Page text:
Not Possible For Nation-States To Destroy Bitcoin and Ethereum Networks: Coin Metrics Research
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Not Possible For Nation-States To Destroy Bitcoin and Ethereum Networks: Coin Metrics Research

According to the latest research from crypto intelligence firm Coin Metrics, it is no longer feasible for nation-states to dismantle the Bitcoin and Ethereum networks via 51% attacks due to the exorbitant costs involved.

A 51% attack occurs when a malicious actor possesses over 51% of the mining hash rate in a proof-of-work system or 51% of staked crypto in a proof-of-stake network.

This power could be abused to manipulate the blockchain, compromising trust.

In a report released on February 15, Coin Metrics researchers Lucas Nuzzi, Kyle Waters, and Matias Andrade contended that nation-state attackers can no longer sustain such assaults due to the prevailing cost of capital and operational expenses needed to attain 51% control.

The researchers introduced a metric named “Total Cost to Attack” (TCA) to precisely gauge the expense of launching an attack on a blockchain network.

Utilizing TCA, the report concluded that there are no financially rewarding avenues to attack either the Bitcoin or Ethereum networks, negating the financial incentive for malicious actors.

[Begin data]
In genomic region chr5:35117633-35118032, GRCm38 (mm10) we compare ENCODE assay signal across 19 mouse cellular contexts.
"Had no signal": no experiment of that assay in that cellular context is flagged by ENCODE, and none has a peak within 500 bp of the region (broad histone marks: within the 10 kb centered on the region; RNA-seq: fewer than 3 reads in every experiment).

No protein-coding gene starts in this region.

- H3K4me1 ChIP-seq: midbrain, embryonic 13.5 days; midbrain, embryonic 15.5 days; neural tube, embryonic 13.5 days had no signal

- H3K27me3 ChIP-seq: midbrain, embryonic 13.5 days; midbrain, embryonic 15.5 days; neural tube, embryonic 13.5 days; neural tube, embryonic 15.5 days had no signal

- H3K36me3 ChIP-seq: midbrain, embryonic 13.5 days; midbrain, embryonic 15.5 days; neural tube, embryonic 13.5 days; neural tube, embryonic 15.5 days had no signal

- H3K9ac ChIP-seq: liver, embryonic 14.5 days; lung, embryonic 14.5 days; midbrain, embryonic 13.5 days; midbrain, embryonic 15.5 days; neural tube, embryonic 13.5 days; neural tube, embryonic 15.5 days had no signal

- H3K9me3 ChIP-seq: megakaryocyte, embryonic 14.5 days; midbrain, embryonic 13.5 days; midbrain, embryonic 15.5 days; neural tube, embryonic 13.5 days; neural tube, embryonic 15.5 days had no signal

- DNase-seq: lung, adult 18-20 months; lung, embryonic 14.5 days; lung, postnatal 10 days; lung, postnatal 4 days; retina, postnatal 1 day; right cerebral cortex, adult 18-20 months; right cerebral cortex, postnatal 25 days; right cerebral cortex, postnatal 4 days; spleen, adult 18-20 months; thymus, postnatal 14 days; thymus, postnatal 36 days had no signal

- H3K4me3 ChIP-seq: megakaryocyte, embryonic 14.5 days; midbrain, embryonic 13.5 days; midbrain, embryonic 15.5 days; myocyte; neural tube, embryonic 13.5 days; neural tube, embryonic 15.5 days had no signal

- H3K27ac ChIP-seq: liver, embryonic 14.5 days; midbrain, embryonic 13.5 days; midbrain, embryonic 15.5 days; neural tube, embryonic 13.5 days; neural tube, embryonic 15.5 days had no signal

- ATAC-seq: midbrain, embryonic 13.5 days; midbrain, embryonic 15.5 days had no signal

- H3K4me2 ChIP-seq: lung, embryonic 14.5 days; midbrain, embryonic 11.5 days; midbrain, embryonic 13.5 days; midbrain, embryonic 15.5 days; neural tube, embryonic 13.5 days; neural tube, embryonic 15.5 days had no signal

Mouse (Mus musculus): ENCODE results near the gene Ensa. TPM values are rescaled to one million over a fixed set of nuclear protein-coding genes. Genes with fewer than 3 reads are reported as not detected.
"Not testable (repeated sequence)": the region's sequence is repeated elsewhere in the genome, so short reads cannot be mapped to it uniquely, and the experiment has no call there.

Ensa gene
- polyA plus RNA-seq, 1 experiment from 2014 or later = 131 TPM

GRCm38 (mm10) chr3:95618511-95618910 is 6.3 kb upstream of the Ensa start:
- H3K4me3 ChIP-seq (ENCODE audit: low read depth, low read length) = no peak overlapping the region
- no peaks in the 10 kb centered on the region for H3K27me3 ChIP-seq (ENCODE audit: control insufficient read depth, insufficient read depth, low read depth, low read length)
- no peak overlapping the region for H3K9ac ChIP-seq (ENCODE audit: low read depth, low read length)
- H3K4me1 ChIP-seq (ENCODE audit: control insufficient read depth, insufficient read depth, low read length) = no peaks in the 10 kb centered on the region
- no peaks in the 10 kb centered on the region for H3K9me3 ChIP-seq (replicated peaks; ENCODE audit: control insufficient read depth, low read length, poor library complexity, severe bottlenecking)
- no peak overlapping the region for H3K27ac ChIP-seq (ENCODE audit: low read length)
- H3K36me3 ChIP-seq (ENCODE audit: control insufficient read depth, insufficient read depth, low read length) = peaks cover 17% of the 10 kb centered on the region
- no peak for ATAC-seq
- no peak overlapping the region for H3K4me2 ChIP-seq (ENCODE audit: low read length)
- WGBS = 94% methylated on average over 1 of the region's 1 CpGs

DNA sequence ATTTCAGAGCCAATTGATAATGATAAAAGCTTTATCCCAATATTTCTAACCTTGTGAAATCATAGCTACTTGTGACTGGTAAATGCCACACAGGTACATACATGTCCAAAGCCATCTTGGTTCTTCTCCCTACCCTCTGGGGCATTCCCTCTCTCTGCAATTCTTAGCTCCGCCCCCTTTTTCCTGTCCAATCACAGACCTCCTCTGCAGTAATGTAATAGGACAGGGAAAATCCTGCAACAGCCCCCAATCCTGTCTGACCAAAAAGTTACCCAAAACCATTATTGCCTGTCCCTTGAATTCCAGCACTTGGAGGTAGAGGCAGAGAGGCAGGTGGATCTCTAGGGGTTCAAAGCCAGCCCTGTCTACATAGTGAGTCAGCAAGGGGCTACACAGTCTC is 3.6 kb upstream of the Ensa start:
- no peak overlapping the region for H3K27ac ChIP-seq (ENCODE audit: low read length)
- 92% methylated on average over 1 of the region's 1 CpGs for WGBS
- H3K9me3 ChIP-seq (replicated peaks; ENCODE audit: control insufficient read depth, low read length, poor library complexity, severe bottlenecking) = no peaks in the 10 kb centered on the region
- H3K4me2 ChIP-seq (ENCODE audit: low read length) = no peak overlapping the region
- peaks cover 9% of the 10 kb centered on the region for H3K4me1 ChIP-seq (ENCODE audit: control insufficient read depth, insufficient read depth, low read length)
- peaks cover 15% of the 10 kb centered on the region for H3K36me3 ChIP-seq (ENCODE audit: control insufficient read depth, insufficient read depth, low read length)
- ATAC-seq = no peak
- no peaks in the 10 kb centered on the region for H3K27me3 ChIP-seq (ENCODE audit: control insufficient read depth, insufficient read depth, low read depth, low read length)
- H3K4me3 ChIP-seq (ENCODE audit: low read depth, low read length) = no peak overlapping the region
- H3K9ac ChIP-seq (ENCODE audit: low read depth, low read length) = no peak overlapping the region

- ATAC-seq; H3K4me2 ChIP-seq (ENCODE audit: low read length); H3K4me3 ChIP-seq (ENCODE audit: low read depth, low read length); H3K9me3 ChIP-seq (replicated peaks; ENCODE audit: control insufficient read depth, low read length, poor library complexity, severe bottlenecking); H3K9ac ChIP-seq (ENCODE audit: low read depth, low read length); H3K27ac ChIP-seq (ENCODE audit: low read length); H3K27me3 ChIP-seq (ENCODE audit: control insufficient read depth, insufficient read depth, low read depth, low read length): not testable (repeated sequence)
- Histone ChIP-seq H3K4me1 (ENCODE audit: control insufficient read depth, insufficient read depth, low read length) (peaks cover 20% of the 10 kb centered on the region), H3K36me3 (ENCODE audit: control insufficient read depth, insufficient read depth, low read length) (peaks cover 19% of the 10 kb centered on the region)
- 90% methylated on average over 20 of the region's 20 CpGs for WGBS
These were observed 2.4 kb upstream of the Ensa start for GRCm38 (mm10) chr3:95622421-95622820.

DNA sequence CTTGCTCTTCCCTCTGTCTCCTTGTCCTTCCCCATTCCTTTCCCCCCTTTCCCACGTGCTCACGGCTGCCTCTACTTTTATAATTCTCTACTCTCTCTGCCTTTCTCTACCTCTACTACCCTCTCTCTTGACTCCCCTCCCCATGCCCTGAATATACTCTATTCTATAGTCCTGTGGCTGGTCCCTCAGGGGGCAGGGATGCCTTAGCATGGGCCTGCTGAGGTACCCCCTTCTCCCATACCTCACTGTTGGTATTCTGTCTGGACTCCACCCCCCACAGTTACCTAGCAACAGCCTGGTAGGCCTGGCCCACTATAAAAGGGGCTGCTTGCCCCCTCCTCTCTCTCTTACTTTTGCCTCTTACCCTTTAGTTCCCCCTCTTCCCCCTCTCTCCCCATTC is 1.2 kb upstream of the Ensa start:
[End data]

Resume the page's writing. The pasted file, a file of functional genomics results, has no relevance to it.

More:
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“In none of the hypothesized attacks presented here [would the attacker] be able to profit by attacking Bitcoin or Ethereum,” read the report.

“Consider that even in the most profitable double spend scenario presented, where the attacker could potentially make $1B after spending $40B, that would account for a 2.5% rate of return.”

Analysing secondary market data and real-time hash rate output, the report revealed that a 51% attack on Bitcoin would necessitate an actor to procure a staggering 7 million ASIC mining rigs, costing approximately $20 billion.

Acknowledging the scarcity of available ASIC rigs, the report explored an alternative attack vector, which might be pursued by a particularly “relentless” actor.

Assuming a nation-state attacker could fabricate their own mining rigs—identifying the Bitmain AntMiner S9 as the only “plausible” device for reverse-engineering—it would still exceed a $20 billion investment.

Furthermore, the report debunked concerns over a potential 34% staking attack from Lido validators on Ethereum, suggesting it would be both time-consuming and financially prohibitive.

Castle Island Ventures partner Nic Carter commended Coin Metric’s research as “enormously important,” highlighting its rigorous empirical analysis as a significant contribution to the literature.

#Binance #WRITE2EARN


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